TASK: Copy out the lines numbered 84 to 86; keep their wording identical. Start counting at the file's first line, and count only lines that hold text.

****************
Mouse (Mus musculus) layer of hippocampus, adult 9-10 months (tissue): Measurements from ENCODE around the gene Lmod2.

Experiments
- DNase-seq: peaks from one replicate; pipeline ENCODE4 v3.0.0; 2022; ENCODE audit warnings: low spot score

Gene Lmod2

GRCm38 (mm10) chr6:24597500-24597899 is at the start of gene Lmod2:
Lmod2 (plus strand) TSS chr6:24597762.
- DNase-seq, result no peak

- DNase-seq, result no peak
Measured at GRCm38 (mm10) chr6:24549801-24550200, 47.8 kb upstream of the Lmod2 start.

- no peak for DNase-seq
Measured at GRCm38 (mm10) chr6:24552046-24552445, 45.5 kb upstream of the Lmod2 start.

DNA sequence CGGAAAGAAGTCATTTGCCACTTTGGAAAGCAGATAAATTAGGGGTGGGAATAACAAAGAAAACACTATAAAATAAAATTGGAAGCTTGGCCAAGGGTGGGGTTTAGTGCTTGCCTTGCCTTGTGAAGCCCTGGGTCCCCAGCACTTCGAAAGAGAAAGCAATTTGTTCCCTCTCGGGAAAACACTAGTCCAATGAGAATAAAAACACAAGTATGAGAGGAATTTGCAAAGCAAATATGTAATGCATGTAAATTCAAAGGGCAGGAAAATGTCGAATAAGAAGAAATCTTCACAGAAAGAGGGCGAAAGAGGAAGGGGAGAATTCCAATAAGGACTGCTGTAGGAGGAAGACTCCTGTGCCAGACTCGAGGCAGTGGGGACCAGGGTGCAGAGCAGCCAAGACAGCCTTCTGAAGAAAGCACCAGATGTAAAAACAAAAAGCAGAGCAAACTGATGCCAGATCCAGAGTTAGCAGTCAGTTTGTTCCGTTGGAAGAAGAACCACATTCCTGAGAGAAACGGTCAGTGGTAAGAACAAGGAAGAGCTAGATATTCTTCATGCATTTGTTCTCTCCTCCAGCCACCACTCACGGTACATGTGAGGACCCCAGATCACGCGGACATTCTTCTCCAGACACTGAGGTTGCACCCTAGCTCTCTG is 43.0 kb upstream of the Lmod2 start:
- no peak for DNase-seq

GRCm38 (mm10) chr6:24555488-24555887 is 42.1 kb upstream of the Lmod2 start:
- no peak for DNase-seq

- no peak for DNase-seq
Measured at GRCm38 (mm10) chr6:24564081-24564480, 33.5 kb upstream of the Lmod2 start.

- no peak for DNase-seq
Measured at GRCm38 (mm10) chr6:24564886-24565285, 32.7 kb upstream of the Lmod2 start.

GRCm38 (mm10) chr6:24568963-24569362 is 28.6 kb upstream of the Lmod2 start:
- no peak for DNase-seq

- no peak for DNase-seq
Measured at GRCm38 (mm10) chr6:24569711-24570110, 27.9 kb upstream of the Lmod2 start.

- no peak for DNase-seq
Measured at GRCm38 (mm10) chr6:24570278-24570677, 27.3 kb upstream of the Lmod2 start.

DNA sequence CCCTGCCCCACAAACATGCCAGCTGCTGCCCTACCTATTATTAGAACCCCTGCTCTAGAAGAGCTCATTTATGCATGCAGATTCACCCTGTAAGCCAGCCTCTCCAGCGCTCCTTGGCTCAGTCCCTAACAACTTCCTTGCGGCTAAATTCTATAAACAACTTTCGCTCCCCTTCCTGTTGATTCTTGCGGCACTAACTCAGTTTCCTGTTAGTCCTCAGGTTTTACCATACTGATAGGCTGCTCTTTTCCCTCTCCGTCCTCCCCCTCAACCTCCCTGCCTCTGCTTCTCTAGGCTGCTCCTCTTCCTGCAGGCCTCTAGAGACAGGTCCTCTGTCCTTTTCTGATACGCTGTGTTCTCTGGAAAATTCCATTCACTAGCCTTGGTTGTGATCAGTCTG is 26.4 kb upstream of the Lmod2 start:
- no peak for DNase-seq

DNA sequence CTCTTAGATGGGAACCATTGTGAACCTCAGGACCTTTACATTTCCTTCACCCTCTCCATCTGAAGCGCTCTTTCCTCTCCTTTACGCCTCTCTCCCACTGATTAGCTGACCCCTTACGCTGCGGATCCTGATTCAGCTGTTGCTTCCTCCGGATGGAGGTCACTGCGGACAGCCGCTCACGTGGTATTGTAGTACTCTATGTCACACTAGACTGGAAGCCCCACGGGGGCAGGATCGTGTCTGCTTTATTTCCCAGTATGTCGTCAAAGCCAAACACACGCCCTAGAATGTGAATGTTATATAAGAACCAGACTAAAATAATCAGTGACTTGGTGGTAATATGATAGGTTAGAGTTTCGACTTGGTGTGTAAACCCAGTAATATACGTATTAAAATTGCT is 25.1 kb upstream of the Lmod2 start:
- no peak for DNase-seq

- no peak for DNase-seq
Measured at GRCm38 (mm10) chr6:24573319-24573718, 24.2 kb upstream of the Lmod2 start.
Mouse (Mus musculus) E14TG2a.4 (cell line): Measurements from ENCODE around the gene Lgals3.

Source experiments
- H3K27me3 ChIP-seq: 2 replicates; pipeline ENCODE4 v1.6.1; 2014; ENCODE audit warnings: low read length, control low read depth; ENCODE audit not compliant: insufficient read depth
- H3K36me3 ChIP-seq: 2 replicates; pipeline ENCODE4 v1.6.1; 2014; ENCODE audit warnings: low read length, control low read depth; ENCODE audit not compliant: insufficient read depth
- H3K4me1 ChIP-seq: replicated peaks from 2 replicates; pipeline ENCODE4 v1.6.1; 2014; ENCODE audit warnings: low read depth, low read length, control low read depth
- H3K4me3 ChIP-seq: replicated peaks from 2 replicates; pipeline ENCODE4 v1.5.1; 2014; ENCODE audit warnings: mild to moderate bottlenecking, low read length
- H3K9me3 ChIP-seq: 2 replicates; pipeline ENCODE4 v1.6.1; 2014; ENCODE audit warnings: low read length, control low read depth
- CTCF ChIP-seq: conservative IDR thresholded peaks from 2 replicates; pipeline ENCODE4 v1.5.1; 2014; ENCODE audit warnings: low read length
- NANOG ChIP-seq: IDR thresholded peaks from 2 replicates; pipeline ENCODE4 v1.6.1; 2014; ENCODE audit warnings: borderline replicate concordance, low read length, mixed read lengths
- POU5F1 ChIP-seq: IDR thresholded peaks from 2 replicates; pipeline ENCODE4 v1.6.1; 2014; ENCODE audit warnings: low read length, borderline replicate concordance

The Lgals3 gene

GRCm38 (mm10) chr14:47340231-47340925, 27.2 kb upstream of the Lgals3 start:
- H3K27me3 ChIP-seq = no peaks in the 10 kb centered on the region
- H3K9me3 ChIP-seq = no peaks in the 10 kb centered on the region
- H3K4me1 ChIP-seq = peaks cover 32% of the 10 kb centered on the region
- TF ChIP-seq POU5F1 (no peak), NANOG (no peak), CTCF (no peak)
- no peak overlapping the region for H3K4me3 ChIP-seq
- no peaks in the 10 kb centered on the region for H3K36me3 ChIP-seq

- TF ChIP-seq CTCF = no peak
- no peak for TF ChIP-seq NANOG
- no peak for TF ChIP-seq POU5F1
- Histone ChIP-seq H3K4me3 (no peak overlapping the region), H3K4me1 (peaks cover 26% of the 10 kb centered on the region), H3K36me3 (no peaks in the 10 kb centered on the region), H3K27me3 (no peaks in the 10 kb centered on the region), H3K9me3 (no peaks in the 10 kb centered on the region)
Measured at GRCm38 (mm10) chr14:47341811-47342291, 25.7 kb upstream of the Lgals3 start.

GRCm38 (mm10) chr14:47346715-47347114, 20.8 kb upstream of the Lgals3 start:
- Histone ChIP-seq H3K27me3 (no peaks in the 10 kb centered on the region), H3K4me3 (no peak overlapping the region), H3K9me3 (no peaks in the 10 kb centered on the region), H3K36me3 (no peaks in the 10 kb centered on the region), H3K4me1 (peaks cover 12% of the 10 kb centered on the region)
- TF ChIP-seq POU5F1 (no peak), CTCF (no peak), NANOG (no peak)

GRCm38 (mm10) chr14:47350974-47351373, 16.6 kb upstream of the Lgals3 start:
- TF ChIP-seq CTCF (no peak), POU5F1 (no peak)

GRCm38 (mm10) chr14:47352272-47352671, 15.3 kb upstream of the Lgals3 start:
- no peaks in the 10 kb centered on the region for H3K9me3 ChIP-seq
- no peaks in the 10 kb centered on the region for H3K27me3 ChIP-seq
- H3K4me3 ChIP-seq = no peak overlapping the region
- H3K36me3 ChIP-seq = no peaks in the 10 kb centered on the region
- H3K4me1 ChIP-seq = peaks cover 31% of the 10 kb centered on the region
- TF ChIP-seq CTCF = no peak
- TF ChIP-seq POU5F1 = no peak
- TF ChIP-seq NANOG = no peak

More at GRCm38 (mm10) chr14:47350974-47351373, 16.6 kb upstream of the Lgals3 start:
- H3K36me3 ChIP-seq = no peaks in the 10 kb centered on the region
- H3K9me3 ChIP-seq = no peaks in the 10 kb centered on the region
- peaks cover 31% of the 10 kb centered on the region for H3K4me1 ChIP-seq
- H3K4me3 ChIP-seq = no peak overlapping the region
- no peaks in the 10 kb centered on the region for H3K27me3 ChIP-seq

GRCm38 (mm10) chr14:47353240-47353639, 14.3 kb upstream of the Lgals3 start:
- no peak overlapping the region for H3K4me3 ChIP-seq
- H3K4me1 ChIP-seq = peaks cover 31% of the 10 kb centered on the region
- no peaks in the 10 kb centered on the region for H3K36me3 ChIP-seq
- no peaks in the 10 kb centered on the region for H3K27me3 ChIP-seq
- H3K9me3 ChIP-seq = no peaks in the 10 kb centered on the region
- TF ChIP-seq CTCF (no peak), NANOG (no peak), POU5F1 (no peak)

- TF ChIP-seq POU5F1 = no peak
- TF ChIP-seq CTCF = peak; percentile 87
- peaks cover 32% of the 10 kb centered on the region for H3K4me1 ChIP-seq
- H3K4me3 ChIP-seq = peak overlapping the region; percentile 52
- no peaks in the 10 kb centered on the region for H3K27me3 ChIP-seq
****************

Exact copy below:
- peaks cover 32% of the 10 kb centered on the region for H3K4me1 ChIP-seq
- H3K4me3 ChIP-seq = peak overlapping the region; percentile 52
- no peaks in the 10 kb centered on the region for H3K27me3 ChIP-seq